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SODIS-An emerging water treatment process

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Abstract

This article comprises the work of several research teams which analysed the effectiveness of solar water disinfection (SODIS) in various laboratory and field investigations carried out at different test sites over the last five years. SODIS was applied as batch and continuous flow process (SODIS reactor). The process is most effective with a water temperature of at least 50 °C. Transparent plastic bags allow a 3-log reduction (99.9%) of faecal coliforms and Vibrio cholerae through heating and radiation at an UV-A dose of 54 Wh/m2 over a period of 140 min. The SODIS reactor produces around 100 L of drinking water per square metre of solar collector and day.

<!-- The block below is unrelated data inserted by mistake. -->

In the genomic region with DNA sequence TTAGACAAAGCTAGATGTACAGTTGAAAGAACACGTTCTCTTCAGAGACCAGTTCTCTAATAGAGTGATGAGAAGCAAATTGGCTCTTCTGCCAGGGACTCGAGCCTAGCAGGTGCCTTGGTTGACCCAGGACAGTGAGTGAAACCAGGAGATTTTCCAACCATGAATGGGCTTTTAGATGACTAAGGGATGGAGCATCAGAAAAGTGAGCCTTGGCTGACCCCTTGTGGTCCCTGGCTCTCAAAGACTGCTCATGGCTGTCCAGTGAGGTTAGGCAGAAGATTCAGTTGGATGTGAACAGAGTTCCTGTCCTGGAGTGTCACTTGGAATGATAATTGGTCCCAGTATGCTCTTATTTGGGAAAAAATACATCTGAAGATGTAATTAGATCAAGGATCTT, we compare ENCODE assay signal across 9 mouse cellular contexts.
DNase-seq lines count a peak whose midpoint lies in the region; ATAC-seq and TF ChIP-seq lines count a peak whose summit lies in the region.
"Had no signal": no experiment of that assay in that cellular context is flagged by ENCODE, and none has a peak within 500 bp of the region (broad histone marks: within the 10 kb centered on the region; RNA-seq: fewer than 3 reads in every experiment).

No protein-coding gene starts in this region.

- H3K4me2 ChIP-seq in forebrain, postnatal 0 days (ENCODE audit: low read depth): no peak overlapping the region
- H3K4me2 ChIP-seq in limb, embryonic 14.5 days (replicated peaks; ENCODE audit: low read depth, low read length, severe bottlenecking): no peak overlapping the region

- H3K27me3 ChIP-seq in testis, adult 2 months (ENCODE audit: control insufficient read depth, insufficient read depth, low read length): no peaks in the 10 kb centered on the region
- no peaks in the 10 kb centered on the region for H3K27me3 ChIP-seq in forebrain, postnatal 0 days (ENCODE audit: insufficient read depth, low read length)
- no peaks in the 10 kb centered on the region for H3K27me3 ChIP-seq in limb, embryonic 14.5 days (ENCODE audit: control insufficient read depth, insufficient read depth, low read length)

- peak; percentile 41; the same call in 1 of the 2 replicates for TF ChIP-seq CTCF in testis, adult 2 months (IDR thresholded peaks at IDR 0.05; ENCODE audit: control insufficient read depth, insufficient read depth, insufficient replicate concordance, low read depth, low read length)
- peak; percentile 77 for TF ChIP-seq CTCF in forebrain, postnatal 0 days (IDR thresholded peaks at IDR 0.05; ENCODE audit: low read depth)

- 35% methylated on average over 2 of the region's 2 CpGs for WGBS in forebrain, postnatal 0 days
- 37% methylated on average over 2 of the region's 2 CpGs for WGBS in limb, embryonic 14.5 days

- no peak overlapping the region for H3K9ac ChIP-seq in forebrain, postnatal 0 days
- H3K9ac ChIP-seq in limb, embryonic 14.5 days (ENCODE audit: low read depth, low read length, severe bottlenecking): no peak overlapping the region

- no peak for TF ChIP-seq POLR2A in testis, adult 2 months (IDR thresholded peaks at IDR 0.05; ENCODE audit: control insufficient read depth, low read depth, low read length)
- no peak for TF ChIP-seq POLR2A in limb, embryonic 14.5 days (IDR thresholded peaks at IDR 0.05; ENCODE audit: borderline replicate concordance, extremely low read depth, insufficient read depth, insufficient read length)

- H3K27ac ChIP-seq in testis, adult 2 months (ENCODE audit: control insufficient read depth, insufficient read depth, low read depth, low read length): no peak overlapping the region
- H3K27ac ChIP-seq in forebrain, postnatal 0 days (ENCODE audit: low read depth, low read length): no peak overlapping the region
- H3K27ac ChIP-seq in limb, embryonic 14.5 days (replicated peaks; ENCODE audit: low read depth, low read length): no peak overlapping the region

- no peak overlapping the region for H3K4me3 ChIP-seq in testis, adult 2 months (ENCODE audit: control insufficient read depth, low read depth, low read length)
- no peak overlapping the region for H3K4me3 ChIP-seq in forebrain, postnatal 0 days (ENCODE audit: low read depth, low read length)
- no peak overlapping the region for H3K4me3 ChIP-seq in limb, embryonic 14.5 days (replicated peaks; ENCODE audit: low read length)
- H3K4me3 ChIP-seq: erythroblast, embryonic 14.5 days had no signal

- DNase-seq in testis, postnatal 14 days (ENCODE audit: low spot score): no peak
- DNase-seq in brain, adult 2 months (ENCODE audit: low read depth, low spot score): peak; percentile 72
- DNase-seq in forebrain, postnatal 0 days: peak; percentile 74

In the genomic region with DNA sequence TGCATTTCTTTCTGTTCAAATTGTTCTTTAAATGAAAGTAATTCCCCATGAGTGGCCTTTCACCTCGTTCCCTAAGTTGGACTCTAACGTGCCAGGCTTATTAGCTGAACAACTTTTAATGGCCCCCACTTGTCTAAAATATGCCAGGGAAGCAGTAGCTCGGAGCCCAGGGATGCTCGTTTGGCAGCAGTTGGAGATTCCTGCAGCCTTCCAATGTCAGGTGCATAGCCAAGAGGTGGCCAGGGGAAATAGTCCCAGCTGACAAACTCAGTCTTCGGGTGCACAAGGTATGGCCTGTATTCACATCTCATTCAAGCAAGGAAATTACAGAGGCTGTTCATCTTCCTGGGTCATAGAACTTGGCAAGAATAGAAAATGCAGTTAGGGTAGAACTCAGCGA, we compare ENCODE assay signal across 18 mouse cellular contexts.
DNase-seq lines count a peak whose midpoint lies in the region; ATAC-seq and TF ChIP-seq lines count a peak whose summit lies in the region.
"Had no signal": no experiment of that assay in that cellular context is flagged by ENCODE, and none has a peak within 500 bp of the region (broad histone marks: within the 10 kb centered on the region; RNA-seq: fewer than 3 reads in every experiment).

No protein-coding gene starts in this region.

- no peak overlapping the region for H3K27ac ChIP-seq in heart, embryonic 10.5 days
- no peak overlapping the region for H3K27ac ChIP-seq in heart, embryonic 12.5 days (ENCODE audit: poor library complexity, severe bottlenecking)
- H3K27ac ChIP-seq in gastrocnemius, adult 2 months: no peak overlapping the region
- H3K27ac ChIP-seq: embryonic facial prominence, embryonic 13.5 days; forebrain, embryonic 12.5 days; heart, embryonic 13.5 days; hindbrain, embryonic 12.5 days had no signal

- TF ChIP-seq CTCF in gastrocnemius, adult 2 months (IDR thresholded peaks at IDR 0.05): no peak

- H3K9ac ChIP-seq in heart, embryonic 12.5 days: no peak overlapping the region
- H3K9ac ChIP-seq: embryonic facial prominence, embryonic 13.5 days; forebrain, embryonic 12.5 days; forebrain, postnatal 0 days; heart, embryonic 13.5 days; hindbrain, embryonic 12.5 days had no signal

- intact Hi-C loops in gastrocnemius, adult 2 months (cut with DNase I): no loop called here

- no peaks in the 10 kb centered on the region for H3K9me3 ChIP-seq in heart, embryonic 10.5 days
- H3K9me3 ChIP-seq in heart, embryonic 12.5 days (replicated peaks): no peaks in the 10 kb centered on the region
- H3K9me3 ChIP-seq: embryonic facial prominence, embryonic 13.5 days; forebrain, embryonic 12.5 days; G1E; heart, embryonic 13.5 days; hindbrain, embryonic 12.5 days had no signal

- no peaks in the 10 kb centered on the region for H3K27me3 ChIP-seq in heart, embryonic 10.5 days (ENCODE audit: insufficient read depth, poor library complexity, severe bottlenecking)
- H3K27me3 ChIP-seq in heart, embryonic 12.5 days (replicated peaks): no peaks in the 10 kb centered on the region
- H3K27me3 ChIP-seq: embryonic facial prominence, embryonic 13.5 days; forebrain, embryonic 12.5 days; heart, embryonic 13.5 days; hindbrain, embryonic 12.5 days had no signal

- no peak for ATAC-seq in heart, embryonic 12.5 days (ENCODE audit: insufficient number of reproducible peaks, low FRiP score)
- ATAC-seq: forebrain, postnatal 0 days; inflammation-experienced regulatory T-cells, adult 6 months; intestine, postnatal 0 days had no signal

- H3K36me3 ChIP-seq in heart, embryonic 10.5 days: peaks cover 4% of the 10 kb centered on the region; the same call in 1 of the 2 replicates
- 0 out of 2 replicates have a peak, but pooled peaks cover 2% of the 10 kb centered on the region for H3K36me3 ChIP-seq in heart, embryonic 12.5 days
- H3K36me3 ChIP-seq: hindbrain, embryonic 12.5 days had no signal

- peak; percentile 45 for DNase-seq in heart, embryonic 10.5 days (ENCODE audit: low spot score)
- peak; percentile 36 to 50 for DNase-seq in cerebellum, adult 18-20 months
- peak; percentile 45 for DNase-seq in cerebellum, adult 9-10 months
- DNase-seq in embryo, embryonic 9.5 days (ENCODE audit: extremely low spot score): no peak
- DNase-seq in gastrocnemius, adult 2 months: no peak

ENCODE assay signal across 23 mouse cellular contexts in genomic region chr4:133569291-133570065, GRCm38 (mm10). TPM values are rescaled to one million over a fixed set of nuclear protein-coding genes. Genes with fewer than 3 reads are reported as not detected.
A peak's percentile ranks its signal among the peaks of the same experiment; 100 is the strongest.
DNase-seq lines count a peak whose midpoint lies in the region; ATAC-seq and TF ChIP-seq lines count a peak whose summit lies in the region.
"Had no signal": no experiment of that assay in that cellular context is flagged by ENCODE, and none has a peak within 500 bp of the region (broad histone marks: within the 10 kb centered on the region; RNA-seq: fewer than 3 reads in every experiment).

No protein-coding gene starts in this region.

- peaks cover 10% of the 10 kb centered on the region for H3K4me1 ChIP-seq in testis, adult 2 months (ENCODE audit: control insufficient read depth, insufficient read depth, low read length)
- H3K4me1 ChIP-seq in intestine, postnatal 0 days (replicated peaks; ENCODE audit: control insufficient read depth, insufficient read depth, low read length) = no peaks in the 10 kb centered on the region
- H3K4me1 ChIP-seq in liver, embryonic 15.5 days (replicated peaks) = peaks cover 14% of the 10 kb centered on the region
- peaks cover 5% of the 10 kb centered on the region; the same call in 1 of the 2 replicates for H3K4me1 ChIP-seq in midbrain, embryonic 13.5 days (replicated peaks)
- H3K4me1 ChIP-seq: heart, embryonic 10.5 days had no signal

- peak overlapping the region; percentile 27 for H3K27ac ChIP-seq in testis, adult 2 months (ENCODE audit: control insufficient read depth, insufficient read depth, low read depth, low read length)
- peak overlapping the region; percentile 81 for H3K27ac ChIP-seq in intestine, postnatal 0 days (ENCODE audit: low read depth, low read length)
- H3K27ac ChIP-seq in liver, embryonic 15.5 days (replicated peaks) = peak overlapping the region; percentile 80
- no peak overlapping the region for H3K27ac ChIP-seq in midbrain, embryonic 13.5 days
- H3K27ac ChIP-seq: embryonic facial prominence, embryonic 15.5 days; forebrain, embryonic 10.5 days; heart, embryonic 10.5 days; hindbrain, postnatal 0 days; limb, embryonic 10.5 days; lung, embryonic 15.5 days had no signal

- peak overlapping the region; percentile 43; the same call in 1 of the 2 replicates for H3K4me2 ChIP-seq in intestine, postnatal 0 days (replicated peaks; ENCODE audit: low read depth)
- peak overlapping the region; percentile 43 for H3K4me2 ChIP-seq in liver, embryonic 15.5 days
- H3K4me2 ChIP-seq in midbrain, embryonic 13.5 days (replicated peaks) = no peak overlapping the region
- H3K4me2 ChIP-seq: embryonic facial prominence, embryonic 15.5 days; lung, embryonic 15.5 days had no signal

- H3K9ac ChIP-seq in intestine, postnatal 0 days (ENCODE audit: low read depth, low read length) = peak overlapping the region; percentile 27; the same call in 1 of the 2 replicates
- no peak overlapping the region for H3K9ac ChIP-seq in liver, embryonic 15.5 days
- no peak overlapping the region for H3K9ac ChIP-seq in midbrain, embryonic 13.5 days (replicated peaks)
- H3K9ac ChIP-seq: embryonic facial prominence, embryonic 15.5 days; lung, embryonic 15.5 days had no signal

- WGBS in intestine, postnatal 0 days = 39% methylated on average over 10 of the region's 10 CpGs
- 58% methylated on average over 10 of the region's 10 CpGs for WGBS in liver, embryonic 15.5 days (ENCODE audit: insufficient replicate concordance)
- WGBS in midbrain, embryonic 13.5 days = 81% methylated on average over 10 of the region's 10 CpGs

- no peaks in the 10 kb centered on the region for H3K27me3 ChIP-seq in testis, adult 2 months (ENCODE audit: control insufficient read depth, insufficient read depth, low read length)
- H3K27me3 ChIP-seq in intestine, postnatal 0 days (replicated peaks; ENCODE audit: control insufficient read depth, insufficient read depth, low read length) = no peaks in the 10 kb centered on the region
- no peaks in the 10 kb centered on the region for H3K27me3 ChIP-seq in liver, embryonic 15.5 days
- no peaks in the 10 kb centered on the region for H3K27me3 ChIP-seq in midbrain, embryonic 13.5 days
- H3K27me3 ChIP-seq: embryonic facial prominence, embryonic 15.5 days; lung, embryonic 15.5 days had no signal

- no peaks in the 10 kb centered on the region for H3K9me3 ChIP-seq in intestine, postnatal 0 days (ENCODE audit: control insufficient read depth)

... A simple alternative to treat water for human consumption is solar disinfection (SODIS), which uses UV radiation to inactivate pathogens present in the water. Although, technically, SODIS can use glass containers, due to the greater weight, fragility and expense of this material, traditionally, users tend to reuse polyethylene tetraphlanate (PET) bottlesmostly of 1.5 or 2 Lor even plastic bags, since these resources are more easily accessed by lower income communities (Acra et al. 1984;Wegelin et al. 1994;Reed 1997;Sommer et al. 1997;Oates et al. 2003;Dessie et al. 2014;Jin et al. 2020). Previous studies indicated exposure times required for 100% of pathogen removal spanning from about 3 to 48 h, depending on the intensity of sunlight, pathogen concentration, turbidity and cloud cover conditions (McGuigan et al. 2012;Haider et al. 2014). ...